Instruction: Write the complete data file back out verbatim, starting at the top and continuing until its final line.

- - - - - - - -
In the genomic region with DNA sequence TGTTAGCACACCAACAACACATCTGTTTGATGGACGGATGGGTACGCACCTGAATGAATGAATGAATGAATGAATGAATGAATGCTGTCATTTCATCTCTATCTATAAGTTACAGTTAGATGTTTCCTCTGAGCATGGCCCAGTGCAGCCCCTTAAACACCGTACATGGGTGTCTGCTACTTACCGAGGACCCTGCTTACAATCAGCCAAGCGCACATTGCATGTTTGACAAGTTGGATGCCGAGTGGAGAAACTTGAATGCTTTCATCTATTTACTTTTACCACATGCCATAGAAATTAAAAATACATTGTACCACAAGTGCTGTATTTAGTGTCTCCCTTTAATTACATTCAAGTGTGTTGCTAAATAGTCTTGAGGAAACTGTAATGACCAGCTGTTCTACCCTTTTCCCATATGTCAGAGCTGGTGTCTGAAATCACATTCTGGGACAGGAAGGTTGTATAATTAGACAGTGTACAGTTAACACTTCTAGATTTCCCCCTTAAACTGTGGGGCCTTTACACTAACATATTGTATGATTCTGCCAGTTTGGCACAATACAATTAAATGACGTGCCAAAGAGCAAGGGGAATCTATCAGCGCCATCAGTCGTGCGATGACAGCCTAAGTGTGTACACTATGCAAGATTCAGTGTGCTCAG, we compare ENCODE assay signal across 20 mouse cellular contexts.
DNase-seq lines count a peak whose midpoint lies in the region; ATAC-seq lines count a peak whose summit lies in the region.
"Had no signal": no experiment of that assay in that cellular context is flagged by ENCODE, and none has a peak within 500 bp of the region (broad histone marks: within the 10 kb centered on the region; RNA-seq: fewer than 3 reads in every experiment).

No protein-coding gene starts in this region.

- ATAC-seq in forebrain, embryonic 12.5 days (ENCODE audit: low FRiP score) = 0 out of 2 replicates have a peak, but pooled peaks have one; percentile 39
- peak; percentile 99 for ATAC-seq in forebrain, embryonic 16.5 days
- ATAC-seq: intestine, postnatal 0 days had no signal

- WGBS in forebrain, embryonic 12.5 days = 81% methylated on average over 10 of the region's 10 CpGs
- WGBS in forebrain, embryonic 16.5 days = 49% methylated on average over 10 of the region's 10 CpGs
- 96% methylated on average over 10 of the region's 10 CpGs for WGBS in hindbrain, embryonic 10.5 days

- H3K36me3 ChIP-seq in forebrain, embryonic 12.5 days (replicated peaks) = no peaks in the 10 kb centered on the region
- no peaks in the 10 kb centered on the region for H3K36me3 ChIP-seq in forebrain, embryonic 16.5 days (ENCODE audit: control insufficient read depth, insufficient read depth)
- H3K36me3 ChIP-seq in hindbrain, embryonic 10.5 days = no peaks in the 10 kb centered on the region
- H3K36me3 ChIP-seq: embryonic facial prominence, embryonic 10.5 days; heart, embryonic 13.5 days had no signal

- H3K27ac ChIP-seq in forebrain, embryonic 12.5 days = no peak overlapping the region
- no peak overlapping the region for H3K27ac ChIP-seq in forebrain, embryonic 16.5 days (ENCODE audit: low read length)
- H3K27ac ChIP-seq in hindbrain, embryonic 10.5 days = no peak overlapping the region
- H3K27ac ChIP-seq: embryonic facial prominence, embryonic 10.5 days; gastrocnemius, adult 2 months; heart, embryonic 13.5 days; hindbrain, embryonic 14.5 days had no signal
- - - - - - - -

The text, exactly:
In the genomic region with DNA sequence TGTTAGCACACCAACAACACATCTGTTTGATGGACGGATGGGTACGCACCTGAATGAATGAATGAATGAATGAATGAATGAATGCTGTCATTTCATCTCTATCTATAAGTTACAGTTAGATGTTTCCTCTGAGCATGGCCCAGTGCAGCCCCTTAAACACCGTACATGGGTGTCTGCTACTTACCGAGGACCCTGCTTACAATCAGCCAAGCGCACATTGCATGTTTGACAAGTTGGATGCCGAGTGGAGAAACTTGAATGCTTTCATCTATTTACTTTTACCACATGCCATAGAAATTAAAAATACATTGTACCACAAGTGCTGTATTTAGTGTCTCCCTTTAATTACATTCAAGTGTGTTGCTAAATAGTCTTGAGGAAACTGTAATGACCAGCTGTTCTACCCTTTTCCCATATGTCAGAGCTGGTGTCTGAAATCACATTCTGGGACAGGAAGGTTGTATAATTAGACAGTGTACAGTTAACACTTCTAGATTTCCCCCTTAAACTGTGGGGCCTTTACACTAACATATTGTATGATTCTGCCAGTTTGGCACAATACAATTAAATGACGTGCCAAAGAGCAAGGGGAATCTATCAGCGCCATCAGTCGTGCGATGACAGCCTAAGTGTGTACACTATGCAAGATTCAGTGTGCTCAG, we compare ENCODE assay signal across 20 mouse cellular contexts.
DNase-seq lines count a peak whose midpoint lies in the region; ATAC-seq lines count a peak whose summit lies in the region.
"Had no signal": no experiment of that assay in that cellular context is flagged by ENCODE, and none has a peak within 500 bp of the region (broad histone marks: within the 10 kb centered on the region; RNA-seq: fewer than 3 reads in every experiment).

No protein-coding gene starts in this region.

- ATAC-seq in forebrain, embryonic 12.5 days (ENCODE audit: low FRiP score) = 0 out of 2 replicates have a peak, but pooled peaks have one; percentile 39
- peak; percentile 99 for ATAC-seq in forebrain, embryonic 16.5 days
- ATAC-seq: intestine, postnatal 0 days had no signal

- WGBS in forebrain, embryonic 12.5 days = 81% methylated on average over 10 of the region's 10 CpGs
- WGBS in forebrain, embryonic 16.5 days = 49% methylated on average over 10 of the region's 10 CpGs
- 96% methylated on average over 10 of the region's 10 CpGs for WGBS in hindbrain, embryonic 10.5 days

- H3K36me3 ChIP-seq in forebrain, embryonic 12.5 days (replicated peaks) = no peaks in the 10 kb centered on the region
- no peaks in the 10 kb centered on the region for H3K36me3 ChIP-seq in forebrain, embryonic 16.5 days (ENCODE audit: control insufficient read depth, insufficient read depth)
- H3K36me3 ChIP-seq in hindbrain, embryonic 10.5 days = no peaks in the 10 kb centered on the region
- H3K36me3 ChIP-seq: embryonic facial prominence, embryonic 10.5 days; heart, embryonic 13.5 days had no signal

- H3K27ac ChIP-seq in forebrain, embryonic 12.5 days = no peak overlapping the region
- no peak overlapping the region for H3K27ac ChIP-seq in forebrain, embryonic 16.5 days (ENCODE audit: low read length)
- H3K27ac ChIP-seq in hindbrain, embryonic 10.5 days = no peak overlapping the region
- H3K27ac ChIP-seq: embryonic facial prominence, embryonic 10.5 days; gastrocnemius, adult 2 months; heart, embryonic 13.5 days; hindbrain, embryonic 14.5 days had no signal